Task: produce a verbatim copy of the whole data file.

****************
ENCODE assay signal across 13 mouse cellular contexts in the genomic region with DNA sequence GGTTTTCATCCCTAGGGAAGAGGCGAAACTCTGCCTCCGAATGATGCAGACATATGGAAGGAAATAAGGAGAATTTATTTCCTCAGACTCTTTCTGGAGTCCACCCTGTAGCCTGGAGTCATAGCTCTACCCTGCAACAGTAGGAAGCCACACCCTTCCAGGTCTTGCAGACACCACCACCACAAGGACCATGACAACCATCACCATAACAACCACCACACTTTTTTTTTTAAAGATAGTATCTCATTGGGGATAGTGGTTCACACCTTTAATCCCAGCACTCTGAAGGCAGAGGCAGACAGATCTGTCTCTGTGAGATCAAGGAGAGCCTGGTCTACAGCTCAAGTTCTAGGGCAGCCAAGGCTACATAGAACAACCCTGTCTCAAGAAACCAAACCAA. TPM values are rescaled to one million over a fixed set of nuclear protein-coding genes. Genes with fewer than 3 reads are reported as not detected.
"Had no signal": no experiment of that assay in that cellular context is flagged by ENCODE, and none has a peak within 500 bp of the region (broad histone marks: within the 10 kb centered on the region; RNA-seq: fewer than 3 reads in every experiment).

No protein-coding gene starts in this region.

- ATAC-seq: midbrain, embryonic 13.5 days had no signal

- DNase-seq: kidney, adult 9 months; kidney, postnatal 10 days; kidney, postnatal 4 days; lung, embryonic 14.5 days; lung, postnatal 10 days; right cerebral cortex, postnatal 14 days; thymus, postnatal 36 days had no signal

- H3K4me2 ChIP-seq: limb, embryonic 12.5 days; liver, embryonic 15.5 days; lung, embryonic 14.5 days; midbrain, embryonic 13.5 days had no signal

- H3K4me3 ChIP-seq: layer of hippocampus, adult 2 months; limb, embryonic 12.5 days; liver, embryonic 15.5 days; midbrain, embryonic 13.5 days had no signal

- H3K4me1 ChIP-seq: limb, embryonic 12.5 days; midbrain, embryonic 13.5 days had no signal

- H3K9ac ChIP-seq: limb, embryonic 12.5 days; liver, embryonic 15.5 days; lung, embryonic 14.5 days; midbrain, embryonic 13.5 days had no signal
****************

ENCODE assay signal across 13 mouse cellular contexts in the genomic region with DNA sequence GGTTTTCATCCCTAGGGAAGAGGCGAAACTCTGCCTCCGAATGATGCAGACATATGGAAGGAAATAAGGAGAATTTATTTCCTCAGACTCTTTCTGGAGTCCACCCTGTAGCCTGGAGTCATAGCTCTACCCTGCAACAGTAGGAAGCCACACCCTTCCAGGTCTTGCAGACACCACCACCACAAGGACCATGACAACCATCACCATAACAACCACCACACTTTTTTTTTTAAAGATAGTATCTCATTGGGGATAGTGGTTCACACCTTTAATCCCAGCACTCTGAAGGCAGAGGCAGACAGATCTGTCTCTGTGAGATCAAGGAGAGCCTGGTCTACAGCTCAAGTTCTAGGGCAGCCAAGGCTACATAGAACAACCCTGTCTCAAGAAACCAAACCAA. TPM values are rescaled to one million over a fixed set of nuclear protein-coding genes. Genes with fewer than 3 reads are reported as not detected.
"Had no signal": no experiment of that assay in that cellular context is flagged by ENCODE, and none has a peak within 500 bp of the region (broad histone marks: within the 10 kb centered on the region; RNA-seq: fewer than 3 reads in every experiment).

No protein-coding gene starts in this region.

- ATAC-seq: midbrain, embryonic 13.5 days had no signal

- DNase-seq: kidney, adult 9 months; kidney, postnatal 10 days; kidney, postnatal 4 days; lung, embryonic 14.5 days; lung, postnatal 10 days; right cerebral cortex, postnatal 14 days; thymus, postnatal 36 days had no signal

- H3K4me2 ChIP-seq: limb, embryonic 12.5 days; liver, embryonic 15.5 days; lung, embryonic 14.5 days; midbrain, embryonic 13.5 days had no signal

- H3K4me3 ChIP-seq: layer of hippocampus, adult 2 months; limb, embryonic 12.5 days; liver, embryonic 15.5 days; midbrain, embryonic 13.5 days had no signal

- H3K4me1 ChIP-seq: limb, embryonic 12.5 days; midbrain, embryonic 13.5 days had no signal

- H3K9ac ChIP-seq: limb, embryonic 12.5 days; liver, embryonic 15.5 days; lung, embryonic 14.5 days; midbrain, embryonic 13.5 days had no signal